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Reckoning For Biggest Wrecker Of U.S. Economy

9264359362_3b99681eb6_qBy Steve Forbes

Excerpt from

THE BIGGEST, most immediate obstacle to a vigorous recovery for the U.S. and global economies is the disastrous monetary policies of the major central banks, most notably the Federal Reserve, the European Central Bank (ECB), the Bank of Japan (BOJ) and the Bank of England (BOE). Their policies of quantitative easing (QE) and zero interest rates have massively distorted global credit markets and severely hobbled recovery from the 2008–09 economic crisis. Their actions have not only stood in the way of a genuine economic revival but also persuaded governments to put off badly needed structural reforms, because stimulus from easy money would do the job instead!

The manifest failure of these institutions to spark a genuine economic revival has finally begun to generate a much-needed examination of what has gone wrong. Recognizing that there’s a major problem is the first essential step in coming up with solutions and reforms.

One notable sign of this new self-doubt was a recent article in the Wall Street Journal entitled “Fed Stumbles Fueled Populism: Three key miscues by the bank since the financial crisis add to public disillusion with institutions.” Written by Jon Hilsenrath, a reporter with deep sources inside the Fed, the piece discusses what officials there think are the factors that have made mincemeat of their efforts to rekindle economic growth.

Not surprisingly, the insiders’ analysis is way off the mark, since their assumptions about money and the economy are fundamentally flawed. But the Fed’s insufferable, we-know-it-all arrogance has taken a long-overdue hit, opening up the possibility of a productive examination next year. The House has already passed legislation long pushed by Representative Kevin Brady (R–Tex.) that would set up a bipartisan commission to conduct a thorough study of monetary policy. The Senate should quickly follow suit.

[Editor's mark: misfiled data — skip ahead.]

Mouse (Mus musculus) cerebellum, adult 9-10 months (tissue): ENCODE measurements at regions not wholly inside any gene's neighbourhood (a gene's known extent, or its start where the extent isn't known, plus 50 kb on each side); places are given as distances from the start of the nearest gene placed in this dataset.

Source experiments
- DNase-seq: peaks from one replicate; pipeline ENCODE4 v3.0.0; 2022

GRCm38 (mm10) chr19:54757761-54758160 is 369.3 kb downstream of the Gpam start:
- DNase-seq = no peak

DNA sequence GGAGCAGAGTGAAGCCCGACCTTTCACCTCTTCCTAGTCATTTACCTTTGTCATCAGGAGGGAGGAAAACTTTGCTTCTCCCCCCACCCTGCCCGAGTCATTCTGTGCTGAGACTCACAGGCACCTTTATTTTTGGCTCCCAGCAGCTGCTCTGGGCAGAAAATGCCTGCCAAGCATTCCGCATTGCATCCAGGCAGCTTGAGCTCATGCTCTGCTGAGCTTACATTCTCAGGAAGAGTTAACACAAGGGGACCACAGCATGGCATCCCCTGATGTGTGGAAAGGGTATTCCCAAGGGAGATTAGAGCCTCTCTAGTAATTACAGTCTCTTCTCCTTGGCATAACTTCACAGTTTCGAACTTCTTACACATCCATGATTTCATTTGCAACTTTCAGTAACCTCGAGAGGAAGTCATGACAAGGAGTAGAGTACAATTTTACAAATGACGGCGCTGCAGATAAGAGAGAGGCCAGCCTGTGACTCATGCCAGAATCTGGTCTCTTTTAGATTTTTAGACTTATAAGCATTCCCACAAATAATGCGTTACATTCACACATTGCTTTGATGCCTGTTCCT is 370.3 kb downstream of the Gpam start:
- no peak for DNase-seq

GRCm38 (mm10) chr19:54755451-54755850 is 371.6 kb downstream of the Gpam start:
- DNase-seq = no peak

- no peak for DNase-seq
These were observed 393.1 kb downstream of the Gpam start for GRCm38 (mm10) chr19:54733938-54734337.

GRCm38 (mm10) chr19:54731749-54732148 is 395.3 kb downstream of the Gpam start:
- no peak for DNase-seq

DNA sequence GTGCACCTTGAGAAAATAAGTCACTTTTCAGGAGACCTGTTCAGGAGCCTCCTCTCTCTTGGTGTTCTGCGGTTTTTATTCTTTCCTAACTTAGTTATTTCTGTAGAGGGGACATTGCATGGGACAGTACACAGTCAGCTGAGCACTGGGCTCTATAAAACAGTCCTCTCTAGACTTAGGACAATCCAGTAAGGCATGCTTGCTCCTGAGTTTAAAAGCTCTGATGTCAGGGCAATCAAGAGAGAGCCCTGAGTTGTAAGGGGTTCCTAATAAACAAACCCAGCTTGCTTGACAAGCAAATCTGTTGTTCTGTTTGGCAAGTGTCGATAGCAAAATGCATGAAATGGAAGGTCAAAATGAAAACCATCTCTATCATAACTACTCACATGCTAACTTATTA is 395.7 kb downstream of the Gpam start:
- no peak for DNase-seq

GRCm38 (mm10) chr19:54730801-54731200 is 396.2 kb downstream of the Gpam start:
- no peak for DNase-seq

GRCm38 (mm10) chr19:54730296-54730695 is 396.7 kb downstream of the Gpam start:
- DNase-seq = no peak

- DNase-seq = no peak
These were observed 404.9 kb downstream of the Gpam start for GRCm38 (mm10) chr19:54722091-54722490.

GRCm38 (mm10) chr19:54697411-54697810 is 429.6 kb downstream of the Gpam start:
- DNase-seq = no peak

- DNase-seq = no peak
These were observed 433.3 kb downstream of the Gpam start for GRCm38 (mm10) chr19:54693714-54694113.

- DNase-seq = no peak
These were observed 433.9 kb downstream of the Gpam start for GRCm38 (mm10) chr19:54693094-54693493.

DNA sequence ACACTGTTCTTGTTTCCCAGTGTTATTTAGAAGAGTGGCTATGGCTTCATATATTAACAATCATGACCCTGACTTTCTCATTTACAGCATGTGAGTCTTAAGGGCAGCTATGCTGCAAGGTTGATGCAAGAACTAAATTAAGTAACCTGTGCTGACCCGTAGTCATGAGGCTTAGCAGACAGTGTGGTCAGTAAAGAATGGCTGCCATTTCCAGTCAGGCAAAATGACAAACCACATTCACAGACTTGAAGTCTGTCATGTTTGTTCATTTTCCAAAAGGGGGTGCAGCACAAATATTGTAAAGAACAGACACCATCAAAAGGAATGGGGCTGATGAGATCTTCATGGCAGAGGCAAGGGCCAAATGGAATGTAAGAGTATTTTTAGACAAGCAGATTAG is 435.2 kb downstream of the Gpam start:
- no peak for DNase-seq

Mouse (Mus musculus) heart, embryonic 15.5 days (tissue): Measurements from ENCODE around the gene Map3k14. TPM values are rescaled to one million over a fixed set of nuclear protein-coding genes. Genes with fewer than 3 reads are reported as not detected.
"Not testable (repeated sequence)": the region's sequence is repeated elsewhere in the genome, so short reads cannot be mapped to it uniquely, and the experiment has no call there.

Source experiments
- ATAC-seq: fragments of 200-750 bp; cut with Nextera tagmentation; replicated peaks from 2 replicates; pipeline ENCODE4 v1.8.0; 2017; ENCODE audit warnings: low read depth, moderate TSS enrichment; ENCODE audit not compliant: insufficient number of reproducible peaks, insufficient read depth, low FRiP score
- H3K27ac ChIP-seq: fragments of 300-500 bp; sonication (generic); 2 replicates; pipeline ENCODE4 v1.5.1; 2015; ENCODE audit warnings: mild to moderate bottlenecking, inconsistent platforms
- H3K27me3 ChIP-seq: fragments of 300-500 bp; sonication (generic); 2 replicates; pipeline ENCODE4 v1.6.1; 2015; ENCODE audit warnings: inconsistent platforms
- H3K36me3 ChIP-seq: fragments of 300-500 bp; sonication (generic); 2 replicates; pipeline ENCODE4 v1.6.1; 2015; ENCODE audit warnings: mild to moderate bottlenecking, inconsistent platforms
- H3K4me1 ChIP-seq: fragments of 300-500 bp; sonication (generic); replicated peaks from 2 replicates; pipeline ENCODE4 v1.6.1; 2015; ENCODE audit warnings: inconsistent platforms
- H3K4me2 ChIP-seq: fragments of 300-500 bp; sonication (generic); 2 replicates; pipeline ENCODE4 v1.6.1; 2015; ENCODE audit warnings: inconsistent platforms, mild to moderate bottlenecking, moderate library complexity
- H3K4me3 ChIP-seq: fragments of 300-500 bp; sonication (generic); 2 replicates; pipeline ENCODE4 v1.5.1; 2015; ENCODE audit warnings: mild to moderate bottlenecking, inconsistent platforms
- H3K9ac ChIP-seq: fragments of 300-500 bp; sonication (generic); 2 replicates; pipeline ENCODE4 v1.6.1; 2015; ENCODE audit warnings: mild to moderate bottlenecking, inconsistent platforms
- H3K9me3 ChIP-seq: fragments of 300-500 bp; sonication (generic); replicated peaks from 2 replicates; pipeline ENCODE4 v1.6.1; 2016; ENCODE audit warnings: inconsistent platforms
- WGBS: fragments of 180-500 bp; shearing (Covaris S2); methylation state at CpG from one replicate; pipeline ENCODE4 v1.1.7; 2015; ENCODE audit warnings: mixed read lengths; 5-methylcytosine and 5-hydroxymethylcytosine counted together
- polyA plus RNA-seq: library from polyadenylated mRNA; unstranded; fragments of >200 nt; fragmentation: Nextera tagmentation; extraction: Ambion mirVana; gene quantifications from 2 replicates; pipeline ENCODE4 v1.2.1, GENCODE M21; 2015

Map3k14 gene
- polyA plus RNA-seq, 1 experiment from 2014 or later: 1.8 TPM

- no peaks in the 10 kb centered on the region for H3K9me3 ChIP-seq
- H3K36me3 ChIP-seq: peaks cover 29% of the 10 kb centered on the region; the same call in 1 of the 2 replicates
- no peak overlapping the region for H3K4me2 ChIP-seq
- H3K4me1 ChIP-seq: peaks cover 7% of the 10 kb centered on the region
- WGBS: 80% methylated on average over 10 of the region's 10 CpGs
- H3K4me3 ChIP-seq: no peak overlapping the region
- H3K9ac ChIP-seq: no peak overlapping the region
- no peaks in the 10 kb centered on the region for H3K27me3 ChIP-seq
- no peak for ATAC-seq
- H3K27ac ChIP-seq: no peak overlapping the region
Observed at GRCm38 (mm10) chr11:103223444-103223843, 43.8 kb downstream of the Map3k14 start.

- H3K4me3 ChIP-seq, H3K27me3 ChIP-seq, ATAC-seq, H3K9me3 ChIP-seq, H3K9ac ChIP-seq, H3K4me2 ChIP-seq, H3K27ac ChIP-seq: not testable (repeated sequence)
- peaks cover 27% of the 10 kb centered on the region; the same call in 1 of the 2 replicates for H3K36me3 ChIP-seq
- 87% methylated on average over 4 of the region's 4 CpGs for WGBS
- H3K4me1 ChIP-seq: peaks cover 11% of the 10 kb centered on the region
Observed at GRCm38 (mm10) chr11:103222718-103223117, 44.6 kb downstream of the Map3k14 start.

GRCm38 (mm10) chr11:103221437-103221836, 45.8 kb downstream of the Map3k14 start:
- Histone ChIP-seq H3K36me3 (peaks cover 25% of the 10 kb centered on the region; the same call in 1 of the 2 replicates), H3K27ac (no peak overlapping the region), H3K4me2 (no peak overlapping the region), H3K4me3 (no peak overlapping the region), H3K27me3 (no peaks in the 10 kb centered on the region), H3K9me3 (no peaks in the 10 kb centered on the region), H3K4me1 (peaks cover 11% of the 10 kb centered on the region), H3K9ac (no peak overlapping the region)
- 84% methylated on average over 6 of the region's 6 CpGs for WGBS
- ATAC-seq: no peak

The three miscues identified by Fed officials and discussed in the article–its computer model “missed signs that a more complex financial system had become vulnerable to financial bubbles,” the Fed was “blinded to a long-running slowdown in the growth of worker productivity,” and “inflation hasn’t responded to the ups and downs of the job market in the way the Fed expected”–show why this overrated institution has been so flummoxed by events.

Take inflation. Our central bank still subscribes to the long-discredited idea, dubbed the Phillips curve, that inflation goes up when unemployment goes down and moves down when unemployment rises. Events have repeatedly demonstrated the falsity of this alleged tradeoff, but the Fed has rarely let reality get in the way of theory.


Photo Credit: Gage Skidmore

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